In the first project (data-driven Bayesian quickest diagnosis), the focus is the optimal diagnosis and intervention policy for failure states when the product is operating abnormally and where parameter uncertainty in the sequential diagnosis schemes is explicitly accounted for.

In the second project (online product optimization with imperfect streaming data), the focus is smart products whose configuration can be fine-tuned as customers are using it. In both projects, the primary focus is the structural results of the optimal policy to gain managerial insights into the optimal exploration and exploitation trade-off.

Disruptive Technologies & Financial Innovation

Ryan Riordan, Elspeth Murray, Evan Dudley

This research group aims to investigate the effect of disruptive technology on Finance. The focus of the grant is on the “disintermediation” of finance through technological innovation. Specifically, the Collaborative Grant will study how technology can change the process by which borrowers and lenders (and savers and consumers) are matched through financial markets.

The research group will seek to answer important questions such as: does technology make this process more transparent, or do a select few benefit at the expense of the many? The Grant will be used to establish the infrastructure of a virtual data center that will enhance collaboration through data sharing between both internal and external researchers.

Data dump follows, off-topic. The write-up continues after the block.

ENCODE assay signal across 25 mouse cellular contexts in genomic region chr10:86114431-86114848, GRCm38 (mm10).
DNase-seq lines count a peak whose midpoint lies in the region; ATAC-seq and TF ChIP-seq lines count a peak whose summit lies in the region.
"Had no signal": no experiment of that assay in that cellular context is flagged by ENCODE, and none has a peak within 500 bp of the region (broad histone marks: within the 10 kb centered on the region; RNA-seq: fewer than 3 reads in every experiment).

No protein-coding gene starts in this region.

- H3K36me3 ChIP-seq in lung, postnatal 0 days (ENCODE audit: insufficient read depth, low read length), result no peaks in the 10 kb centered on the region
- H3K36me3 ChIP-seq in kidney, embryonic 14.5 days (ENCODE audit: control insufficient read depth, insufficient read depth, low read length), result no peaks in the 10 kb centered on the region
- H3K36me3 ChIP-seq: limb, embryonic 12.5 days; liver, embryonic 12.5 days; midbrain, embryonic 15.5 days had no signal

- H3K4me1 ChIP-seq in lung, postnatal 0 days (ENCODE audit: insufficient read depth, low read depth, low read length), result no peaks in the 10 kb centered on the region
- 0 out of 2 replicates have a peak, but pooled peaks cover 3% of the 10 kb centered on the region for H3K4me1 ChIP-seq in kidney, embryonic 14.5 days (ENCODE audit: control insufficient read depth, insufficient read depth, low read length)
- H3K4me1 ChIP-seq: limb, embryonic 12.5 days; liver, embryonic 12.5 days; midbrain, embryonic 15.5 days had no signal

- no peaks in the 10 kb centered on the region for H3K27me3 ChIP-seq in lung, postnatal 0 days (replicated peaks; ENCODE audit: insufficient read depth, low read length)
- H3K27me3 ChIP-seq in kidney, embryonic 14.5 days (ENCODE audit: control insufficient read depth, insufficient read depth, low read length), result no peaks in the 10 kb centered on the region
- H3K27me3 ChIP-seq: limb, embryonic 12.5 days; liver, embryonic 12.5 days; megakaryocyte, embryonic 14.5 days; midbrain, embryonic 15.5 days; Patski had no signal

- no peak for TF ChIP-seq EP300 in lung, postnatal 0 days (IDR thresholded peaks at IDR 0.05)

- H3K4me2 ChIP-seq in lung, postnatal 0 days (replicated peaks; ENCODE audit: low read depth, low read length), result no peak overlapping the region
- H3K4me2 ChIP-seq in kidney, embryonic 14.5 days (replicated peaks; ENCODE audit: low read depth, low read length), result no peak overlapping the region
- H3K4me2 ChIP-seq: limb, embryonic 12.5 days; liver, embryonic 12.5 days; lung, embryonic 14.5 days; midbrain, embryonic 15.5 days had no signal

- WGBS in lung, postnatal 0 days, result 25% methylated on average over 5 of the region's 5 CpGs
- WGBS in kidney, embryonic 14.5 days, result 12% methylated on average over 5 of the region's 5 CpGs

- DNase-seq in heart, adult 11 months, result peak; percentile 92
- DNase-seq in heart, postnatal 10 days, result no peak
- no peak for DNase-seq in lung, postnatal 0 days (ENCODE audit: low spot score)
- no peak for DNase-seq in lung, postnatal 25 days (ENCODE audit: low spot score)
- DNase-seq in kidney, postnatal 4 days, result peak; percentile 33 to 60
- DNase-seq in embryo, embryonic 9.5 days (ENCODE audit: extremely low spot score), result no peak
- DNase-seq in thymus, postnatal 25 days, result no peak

Crowds & Organizations

Jean-Baptiste Litrico and Matthias Spitzmuller

An important byproduct of the widespread use of social media and communication technologies has been the rising exposure of organizations to multiple audiences, which include not just their customers but also proximate and more distal publics. While recent research has brought light on the sources of organized contention faced by organizations, we know comparatively much less about the role played by audiences in the creation of organizational purpose.

This research group will focus on the interactive creation of meaning and organizational purpose between organizations and their audiences, by addressing the following questions: How are organizational audiences created? How do organizations influence or manage the process of audience formation? How do organizations develop a shared sense of purpose in interaction with their multiple audiences in society?

Social Entrepreneurship and Resilient Communities: Examining Aboriginal, Rural and Remote Contexts

Tina Dacin, Peter Dacin, Madeline Toubiana and Simone Parniak